Skip Ribbon Commands
Skip to main content
  • The focus was firmly on the UK, with sterling having a bumper week; up 3% versus the US dollar. This set the tone for bond markets which were hit hard as higher interest rates were priced in by markets. Stock markets were solid but overseas earners struggled as sterling strength swamped any gains. This week the focus will shift to US policymakers, with the Federal Reserve making their decision on interest rates on Wednesday night (our time); this could well cause more choppiness in bond markets.

    Last week

    Strong week for the pound; highest level in over a year

    Stocks were solid but currency impact was key

    Bond markets sold off aggressively

    Bank of England kept rates on hold

    UK inflation pushed higher

    Chinese data disappointed

    US inflation rose​

    This week

    Given the focus on the UK last week, Mark Carney’s speech this afternoon will be worth a watch for any clues on upcoming policy at the November bank meeting.
     
    Tuesday sees the Eurozone economic survey data (ZEW) being published.

    Wednesday is when the action hots up. In the UK, we have Retail Sales numbers.
    In the US, the Federal Reserve announce their decision on interest rates. There will also be a press conference from Janet Yellen.

    Thursday morning sees the Bank of Japan announce their decision on interest rates along with a press conference from Governor Kuroda.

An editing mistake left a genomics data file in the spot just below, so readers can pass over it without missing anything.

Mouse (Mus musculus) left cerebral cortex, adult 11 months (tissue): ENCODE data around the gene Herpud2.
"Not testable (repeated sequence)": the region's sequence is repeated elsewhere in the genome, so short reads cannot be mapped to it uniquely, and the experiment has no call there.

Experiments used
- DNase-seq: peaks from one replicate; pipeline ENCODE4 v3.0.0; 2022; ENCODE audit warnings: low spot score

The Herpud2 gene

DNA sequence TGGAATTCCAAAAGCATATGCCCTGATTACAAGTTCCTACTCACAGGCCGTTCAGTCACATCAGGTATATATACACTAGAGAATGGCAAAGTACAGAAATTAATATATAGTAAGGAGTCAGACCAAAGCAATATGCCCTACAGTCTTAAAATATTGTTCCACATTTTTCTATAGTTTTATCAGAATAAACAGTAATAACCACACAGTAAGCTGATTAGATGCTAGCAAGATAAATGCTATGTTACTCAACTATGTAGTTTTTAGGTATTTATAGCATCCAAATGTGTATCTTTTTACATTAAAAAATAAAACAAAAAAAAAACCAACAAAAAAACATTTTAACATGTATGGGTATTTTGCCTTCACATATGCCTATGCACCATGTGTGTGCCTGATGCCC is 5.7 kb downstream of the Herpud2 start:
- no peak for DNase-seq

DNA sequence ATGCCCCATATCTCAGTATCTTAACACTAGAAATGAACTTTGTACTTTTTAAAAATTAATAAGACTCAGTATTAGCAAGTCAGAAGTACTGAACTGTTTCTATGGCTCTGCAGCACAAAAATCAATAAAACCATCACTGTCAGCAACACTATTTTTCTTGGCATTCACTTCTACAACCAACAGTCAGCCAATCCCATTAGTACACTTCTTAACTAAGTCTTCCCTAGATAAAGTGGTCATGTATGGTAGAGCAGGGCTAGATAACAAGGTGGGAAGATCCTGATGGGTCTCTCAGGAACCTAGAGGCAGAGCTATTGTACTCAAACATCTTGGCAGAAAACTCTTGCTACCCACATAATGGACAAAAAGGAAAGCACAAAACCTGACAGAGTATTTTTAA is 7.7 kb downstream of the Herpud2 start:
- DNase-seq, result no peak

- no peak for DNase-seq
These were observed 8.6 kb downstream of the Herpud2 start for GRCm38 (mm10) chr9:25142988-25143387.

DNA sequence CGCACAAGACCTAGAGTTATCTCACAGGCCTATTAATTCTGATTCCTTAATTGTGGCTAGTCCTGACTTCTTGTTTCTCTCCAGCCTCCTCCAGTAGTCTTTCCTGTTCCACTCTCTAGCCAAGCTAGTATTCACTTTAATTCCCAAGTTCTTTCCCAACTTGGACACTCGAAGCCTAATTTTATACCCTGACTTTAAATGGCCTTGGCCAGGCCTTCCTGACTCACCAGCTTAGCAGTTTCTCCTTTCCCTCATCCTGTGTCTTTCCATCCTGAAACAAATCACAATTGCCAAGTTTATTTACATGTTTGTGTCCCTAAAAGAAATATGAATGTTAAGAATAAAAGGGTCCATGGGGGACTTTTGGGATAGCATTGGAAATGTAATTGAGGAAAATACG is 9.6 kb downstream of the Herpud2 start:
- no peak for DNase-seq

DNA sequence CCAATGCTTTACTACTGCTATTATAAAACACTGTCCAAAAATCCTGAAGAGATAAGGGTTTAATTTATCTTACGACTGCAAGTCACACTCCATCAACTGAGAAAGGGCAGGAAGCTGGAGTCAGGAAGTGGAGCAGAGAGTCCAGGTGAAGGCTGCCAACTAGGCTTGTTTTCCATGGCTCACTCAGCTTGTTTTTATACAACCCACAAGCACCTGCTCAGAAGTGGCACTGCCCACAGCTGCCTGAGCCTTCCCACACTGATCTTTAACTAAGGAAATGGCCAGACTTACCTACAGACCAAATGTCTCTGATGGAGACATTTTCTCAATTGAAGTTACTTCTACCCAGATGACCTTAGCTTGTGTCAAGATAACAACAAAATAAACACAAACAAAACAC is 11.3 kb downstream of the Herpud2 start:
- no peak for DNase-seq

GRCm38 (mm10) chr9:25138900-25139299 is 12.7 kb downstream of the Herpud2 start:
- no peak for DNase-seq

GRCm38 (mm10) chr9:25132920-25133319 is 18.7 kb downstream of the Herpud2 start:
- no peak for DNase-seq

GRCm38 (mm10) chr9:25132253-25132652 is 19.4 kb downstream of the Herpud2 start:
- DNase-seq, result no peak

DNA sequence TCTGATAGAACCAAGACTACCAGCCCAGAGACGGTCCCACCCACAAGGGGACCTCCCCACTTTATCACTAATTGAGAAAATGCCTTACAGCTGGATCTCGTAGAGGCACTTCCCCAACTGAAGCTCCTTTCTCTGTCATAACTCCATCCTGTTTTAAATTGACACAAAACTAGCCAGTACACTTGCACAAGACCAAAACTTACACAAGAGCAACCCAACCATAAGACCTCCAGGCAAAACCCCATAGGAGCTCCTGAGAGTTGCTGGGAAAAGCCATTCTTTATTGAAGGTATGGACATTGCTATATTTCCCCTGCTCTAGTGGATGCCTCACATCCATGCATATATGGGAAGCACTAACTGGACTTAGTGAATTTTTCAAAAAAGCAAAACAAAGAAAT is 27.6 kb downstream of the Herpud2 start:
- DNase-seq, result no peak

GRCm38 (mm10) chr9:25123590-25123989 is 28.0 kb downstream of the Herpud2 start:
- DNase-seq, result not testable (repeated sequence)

Last Week's Highlights
    The British pound had an excellent week and was up 3% vs the US dollar, with much of the gain happening towards the end of the week post the Bank of England’s meeting on Thursday. Despite voting 7-2 to keep rates on hold, Governor Mark Carney said that with rising inflation and growth, the UK should prepare for a rate hike in "the coming months". Fuel was added to this by comments from external member Gertjan Vlieghe on Friday when he said that we are approaching the moment when the bank rate may need to rise.

    Stock markets actually had decent returns last week, but much of this was washed out for UK investors due to the strength in the pound which wiped out overseas gains. Sterling hedged global equities were up 1.3% for the week, with their unhedged counterparts down 1.6%. Japanese stocks were up 3.3% on a currency hedged basis and were the best performing regional market. On a sector level, banks did best (as they benefit from higher interest rates) and areas such as Consumer Staples and Energy fared best.